FLINT, Mich.--()--Kettering University is collaborating with Intech Energy Storage Corporation (IESC) of Toronto, Canada, to test the critical characteristics of, and experimentally fabricate, a newly designed aluminum-based battery that is more versatile, has a longer shelf life and is made of environmentally friendly, non-toxic, low cost components.
“It is our responsibility to examine the battery design and determine if IESC’s claims are accurate”
Dr. Matthew Sanders, professor of Industrial and Manufacturing Engineering and director of the Center of Culminating Undergraduate Experiences at Kettering, has received a funded research grant from IESC in the amount of $200,000 to perform validation testing on the batteries in an on-campus, multidisciplinary project. Sanders will collaborate with Dr. Alexandre Iarochenko, president of Intech Energy Storage Corporation, on the research.
“This multidisciplinary approach is one of the new options that we would like to establish for our students' Culminating Undergraduate Experiences (CUE),” said Sanders.
The aluminum battery validation project is the pilot for the multidisciplinary CUE. It will involve students and faculty from the Electrical and Computer Engineering, Chemistry, Mechanical Engineering and Industrial and Manufacturing Engineering departments.
IESC believes that the aluminum-based battery they have developed may achieve energy densities in excess of those of existing batteries, and that they have overcome the problems identified with existing aluminum batteries such as hydrogen corrosion, early dry out, high cost, low shelf life, positional restrictions and start-up time, according to Sanders.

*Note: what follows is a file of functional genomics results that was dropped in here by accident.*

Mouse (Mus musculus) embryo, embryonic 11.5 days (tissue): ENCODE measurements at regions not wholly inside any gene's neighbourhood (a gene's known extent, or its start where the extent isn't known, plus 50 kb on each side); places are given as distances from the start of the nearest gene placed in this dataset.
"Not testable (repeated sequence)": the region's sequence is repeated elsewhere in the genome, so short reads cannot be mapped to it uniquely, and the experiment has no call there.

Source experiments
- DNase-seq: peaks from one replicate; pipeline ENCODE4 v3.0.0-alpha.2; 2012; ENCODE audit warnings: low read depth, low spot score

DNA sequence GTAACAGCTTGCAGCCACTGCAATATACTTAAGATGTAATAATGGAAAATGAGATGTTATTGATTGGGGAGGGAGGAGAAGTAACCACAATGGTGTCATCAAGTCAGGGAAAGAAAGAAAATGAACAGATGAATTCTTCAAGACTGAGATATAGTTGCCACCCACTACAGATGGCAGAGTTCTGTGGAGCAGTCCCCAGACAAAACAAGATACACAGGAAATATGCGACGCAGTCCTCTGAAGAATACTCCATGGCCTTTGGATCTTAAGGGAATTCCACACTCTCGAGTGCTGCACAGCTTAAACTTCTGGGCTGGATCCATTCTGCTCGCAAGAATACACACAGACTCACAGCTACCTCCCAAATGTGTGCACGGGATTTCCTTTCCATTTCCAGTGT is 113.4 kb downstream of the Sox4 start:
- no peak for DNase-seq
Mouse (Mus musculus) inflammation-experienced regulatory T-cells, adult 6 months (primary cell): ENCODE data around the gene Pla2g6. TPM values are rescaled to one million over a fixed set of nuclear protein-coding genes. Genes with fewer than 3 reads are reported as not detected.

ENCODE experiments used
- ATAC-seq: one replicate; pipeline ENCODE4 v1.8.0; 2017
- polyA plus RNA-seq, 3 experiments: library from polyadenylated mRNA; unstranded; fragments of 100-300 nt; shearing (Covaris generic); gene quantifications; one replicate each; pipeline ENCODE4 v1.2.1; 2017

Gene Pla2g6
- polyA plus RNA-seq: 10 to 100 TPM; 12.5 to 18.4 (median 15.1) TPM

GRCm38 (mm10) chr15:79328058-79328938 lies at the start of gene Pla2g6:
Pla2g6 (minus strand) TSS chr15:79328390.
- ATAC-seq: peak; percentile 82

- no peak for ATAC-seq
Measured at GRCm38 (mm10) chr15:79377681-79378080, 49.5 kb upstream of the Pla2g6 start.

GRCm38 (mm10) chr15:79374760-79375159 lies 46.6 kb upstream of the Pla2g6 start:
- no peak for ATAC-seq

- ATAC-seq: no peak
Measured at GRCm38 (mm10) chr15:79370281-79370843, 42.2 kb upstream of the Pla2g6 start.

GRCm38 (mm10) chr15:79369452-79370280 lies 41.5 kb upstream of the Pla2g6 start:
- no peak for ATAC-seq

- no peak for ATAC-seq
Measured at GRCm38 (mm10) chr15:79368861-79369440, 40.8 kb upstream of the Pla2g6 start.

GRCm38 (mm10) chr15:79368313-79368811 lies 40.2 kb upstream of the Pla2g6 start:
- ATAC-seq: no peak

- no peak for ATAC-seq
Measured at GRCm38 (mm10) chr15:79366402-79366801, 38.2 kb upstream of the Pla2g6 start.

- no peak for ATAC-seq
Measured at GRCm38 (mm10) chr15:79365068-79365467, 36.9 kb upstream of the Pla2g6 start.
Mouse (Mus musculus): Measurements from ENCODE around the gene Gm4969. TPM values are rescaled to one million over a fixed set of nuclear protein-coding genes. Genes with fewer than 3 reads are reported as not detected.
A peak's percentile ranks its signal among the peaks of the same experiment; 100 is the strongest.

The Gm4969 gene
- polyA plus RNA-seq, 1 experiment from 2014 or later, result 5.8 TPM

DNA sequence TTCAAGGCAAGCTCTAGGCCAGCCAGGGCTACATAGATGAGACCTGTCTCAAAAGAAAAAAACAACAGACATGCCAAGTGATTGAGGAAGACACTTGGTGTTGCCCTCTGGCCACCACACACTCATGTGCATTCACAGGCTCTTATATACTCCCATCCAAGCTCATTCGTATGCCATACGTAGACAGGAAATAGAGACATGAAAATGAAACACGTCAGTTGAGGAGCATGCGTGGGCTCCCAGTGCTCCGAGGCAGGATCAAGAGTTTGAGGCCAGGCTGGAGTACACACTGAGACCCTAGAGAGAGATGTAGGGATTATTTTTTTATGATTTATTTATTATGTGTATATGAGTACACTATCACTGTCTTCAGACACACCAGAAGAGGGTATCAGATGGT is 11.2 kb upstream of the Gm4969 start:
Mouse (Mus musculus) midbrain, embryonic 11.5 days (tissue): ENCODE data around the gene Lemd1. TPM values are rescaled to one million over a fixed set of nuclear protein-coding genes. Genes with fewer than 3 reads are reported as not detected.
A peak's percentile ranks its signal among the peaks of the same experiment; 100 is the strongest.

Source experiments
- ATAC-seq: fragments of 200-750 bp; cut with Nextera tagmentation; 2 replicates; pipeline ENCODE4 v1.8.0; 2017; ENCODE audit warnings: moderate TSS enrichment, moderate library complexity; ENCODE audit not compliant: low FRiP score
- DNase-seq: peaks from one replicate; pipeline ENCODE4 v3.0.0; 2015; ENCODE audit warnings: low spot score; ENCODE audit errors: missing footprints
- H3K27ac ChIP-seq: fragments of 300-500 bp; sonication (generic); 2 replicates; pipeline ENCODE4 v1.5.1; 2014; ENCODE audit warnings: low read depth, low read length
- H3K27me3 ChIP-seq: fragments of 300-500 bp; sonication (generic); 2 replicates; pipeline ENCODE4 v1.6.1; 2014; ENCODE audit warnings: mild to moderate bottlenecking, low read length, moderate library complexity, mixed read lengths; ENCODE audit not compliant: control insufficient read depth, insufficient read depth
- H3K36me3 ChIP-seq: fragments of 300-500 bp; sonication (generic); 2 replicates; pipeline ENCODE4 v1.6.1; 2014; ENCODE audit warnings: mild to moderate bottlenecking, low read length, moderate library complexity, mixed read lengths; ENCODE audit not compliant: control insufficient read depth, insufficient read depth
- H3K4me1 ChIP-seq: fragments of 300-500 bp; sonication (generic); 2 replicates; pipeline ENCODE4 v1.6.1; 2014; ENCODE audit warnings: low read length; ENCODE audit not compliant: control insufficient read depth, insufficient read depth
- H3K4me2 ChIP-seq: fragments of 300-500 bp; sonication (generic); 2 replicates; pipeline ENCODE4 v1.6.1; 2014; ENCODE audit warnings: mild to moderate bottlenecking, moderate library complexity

“It is our responsibility to examine the battery design and determine if IESC’s claims are accurate,” said Sanders. “In essence, we need to determine how fast the battery uncharges. There is currently a lot of ambiguity, so we will need to identify any problems that need to be resolved prior to taking the product to market,” he explained.
The battery is made of aluminum and organic materials. “There are no harmful metals involved,” said Sanders, “it is a green battery.” Sanders described the battery design as layers of aluminum and other non-harmful metals and layers of a proprietary organic material. The more layers the stronger the battery, he said.
According to IESC, the battery concept can be used in every type of battery from a pacemaker to a truck or boat motor. The possible intended uses for the battery include land and sea transportation vehicles, multi-purpose usage such as laptops and cell phones as well as specialty products such as military equipment.
“We will apply standard research protocols and methodologies to examine the battery under different conditions to determine its durability,” said Sanders. Phase 1 of the project is estimated to take up to 12 months to complete, and includes building a prototype for testing. In the first set of tests, Kettering’s IME Department will assess the battery’s performance when exposed to extreme heat and cold.
Read more at: http://www.kettering.edu/news/green-battery-validation
About Kettering University
Kettering University is a nationally-ranked Science, Technology, Engineering and Mathematics (STEM) and Business university that is a national leader in combining a rigorous academic environment with rich opportunities for experiential learning and cooperative education. Kettering focuses on the learning experience of the individual student. For more information, visit www.kettering.edu